Walgreens execs hid customer medication complaints: Report

Stressed-out pharmacy workers put more than one drug in pill bottles, could not complete all tasks

Walgreens executives apparently directed the pharmacy's consultants to hide important findings that could damage its business, The New York Times reported Friday citing internal emails, chat logs and two versions of a safety report.

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After Walgreens Tata consultants shared employee concerns that overwhelming pharmacy demands were leading to prescription errors and safety concerns, senior leaders told those consultants to hide those findings in a report presented to Walgreens’ corporate offices earlier this month, the Times reported.

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The two versions of the report — one draft version and one final version — reviewed by the Times discussed "a widespread perception that there is not enough time to respond to all pharmacy tasks."

Walgreens retail location. (iStock)

Chat logs and a draft of the report detail how Amy Bixler, Walgreens director of pharmacy and retail operations, directed consultants to delete a bullet point in the presentation that noted how employees "sometimes skirted or completely ignored" correct pharmacy procedures to due overwhelming work conditions. Another slide detailing "errors resulting from stress" was removed, according to the Times.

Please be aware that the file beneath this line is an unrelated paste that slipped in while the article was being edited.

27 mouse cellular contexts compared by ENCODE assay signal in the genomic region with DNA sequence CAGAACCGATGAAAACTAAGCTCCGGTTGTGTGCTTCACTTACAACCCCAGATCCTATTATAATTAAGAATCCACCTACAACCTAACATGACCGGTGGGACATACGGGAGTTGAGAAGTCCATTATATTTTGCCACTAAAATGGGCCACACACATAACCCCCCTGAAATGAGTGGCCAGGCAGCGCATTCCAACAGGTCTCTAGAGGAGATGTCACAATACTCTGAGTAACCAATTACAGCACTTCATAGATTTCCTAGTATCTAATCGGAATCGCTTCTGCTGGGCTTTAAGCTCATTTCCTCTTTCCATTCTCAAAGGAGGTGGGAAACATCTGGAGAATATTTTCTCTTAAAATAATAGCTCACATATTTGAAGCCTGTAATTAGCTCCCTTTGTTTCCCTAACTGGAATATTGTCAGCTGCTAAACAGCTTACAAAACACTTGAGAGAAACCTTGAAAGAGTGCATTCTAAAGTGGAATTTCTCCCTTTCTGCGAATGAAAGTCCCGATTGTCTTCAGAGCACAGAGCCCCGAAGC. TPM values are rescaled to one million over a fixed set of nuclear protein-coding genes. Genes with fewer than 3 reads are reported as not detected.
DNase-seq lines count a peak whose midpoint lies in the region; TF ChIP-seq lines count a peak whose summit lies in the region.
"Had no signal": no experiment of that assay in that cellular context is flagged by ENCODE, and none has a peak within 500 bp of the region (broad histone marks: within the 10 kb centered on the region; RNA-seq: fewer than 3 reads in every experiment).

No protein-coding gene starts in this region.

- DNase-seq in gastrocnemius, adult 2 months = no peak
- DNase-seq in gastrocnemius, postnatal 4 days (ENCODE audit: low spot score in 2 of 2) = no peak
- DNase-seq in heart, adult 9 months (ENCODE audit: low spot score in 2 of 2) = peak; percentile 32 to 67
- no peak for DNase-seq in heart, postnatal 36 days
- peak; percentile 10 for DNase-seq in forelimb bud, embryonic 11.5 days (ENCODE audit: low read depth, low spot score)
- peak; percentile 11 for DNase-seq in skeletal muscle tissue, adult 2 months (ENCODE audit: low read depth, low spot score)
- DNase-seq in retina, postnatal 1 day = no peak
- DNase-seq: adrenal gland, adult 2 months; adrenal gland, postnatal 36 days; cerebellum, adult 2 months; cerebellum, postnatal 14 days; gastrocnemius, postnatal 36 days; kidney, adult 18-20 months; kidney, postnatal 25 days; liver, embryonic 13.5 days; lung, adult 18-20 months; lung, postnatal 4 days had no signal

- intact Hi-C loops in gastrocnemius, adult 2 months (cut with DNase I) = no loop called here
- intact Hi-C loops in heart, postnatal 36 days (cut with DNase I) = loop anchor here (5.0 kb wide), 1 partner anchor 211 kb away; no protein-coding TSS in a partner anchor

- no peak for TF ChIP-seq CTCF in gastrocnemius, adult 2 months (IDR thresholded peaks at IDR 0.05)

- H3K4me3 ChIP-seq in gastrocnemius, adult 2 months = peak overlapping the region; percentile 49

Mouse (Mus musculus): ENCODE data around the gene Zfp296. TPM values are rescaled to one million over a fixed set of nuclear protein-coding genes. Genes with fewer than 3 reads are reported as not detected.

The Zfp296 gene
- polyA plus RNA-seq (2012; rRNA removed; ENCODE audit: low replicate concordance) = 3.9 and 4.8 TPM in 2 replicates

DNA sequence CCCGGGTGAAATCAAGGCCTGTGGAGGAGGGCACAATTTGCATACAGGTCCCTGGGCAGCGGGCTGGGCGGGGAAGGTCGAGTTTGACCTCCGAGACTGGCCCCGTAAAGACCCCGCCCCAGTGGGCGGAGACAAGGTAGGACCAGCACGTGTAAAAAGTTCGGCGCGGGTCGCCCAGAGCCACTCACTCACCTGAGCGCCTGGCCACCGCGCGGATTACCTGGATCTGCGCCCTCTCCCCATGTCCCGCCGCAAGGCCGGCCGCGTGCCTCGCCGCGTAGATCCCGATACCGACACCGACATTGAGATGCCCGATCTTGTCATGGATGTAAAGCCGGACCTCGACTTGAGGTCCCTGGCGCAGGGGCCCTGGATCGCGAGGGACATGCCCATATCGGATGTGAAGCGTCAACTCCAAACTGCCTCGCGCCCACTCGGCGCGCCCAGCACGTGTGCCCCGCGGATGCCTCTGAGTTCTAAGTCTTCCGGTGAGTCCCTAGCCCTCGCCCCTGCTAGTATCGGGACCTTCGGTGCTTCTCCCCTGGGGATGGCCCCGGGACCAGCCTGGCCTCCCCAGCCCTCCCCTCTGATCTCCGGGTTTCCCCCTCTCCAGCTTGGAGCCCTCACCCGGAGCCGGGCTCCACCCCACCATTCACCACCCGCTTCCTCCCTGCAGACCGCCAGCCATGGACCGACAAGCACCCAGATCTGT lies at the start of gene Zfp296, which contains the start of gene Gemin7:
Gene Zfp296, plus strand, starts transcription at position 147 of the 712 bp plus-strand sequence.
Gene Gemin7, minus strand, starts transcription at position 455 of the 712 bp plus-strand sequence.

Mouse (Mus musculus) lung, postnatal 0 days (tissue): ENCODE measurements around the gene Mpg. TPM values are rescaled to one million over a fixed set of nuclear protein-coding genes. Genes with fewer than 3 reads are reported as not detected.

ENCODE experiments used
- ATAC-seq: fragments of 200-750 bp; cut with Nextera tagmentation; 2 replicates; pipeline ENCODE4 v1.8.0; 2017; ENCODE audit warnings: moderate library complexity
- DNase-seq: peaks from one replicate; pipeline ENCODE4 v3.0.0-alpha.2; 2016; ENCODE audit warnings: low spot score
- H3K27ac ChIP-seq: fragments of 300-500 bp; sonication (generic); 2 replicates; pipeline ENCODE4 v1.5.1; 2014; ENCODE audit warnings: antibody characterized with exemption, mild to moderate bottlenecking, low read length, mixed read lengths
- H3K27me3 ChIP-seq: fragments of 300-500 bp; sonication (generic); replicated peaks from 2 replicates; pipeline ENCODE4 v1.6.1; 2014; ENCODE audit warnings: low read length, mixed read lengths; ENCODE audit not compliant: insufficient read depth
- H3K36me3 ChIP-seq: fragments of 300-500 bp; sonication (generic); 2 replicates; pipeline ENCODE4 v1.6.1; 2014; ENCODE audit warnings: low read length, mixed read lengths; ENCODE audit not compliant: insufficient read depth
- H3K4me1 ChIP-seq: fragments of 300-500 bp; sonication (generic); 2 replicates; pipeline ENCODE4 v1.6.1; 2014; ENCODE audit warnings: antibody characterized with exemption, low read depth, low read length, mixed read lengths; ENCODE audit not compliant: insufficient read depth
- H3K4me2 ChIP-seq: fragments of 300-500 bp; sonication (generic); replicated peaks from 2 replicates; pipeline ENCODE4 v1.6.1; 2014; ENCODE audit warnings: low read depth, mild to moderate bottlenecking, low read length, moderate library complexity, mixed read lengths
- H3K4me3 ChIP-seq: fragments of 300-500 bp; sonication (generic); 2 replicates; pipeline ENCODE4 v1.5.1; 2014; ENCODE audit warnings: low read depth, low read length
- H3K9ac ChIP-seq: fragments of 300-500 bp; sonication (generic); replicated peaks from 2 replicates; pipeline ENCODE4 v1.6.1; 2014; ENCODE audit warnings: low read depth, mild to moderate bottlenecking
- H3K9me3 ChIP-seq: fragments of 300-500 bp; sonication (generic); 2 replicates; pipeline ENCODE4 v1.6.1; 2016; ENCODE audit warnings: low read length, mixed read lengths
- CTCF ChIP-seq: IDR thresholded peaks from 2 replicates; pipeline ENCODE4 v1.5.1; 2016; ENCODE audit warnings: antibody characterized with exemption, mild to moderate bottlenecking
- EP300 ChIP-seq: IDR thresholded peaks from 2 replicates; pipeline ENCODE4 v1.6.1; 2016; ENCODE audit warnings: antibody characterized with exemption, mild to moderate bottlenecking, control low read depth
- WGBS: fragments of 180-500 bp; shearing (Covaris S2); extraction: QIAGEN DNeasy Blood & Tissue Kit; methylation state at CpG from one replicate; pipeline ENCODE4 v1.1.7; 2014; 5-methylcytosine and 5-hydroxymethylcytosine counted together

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"We were told that pill bottles had been found to contain more than one medication," consultants reportedly wrote in the deleted slide.

Kroger-Walgreens. (Courtesy of Kroger, Walgreens.)

Walgreens spokesman Jim Cohn said the pharmacy store's consultants were helping it gain a "better understanding" of employee complaints and pharmacy mishaps.

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Cohn added that the draft report had "information gathered through informal engagement with staff at a handful of stores," and changes were made to the final report "to help ensure that [it] appropriately focused on the most relevant aspects of the technology and user experience," the Times reported.

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Additionally, Walgreens has taken "any concerns seriously to ensure the appropriate parties are aware and working to address them," he told the Times. The consultant group declined to comment.